League of Evil Review – This Game is Turning Me Evil

Many people grew up on tough as nails platformers; Contra, Battle Toads, Mega Man, Donkey Kong Country and many others. But as of late tough platformers have seen a new time in the spotlight. It all started with Team Meat’s Super Meat Boy. With retro 16-bit art, precise levels, tight controls and catchy tunes, SMB became a quick hit. Every indie developer worth their salt tried their hand at one upping SMB at their own game. With games like the Bit Trip Saga or Shovel Knight it seemed like a genre reborn. But with every success there’s a mountain of failures. League of Evil is one such failure.

League of Evil was originally released in the mobile market in 2011, making its way to consoles only recently. The game is an 8-bit platformer where you are tasked with stopping a group of scientists called the League of Evil. That’s about it as the story is concerned, the game doesn’t waste time throwing you into the levels. This is where the mobile roots really show, as the levels are at most 15 seconds long, and that’s going as slow as possible. These levels are done before they start, if they combined several levels together then maybe the game would feel more meaningful. But as it stands the game feels over-simplistic, cheap, and boring. More mobile elements, such as a star system and an optional collectible, are also present. The game feels so mundane as well, with the environments looking really drab. Where many 16- or 8-bit games go for vivid colors League of Evil has a relatively flat, muted palette. The levels also suffer a lifeless quality, the parallax scrolling of the backgrounds doesn’t add much to the atmosphere. The music is an eight second loop that repeats constantly in the menus, during gameplay, when paused, etc. I completely understand this choice, I just wish the music wasn’t as grating or as loud as it.

Where the game tries to pad it’s running time is by being “difficult”. This game is hard in the sense that it is incredibly frustrating and death is often cheap.¬†Poor hitbox detection, weird collision and sloppy controls had me screaming in rage. The game only uses two buttons and directional movement of left and right. You have a jump and an attack button, but neither of these work properly. The jump always goes over or under the point you are trying to hit, making the basic platforming angering. The attack you have can double as a dash but the move doesn’t last long enough, leaving you stopped in front of enemy units, who kill you in one hit. When the player has to readjust their position mid-jump to reach a stationary platform then you’ve done something wrong. The levels also seemed to be remixed versions from the mobile release. Some of these changes don’t make much sense, like changing two blocks to a solid pillar, while others throw the balance of a level, like removing a swinging ax from a row of them, screwing up the timings. This makes levels annoying, as you will die, die, die, again and again as you try to make sense of out of sync timings. All these elements sludge together to make a game that isn’t much fun to play. I had to stop every few minutes because the combination of bad game elements and annoying music were testing my patience, again showing the game’s mobile heritage. This isn’t meant to be played for more than a few minutes, lest one goes insane.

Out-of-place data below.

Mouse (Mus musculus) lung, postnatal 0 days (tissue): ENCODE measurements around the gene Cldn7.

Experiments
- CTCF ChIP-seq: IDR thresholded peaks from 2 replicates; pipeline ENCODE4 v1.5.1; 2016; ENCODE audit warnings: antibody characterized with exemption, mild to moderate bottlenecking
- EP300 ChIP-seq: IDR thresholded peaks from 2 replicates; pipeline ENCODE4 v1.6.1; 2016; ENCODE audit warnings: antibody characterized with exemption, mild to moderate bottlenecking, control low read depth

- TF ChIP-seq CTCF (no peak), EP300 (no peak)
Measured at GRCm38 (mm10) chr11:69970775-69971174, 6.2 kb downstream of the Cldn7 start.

I hate that I find this game bad, no doubt Ratalaika Games put effort and care into the game, but there is just too much bad design and too many questionable choices to give this game a recommendation. If you’re a diehard fan of the genre and want something to pass the time for a couple of hours, then give it a shot. But if you want tight controls, well-crafted levels, and a sense of accomplishment, play any other highly praised indie platformer. In the battle of game design League of Evil isn’t too genius.

Mason Caughron

Mason has been playing games all his life, the moment he picked up a Playstation 2 controller something just clicked. Gaming has always been special to him and he hopes to show that in his work. An amateur novelist, a college graduate, and an intellectual Mason loves to learn more about the world around him.

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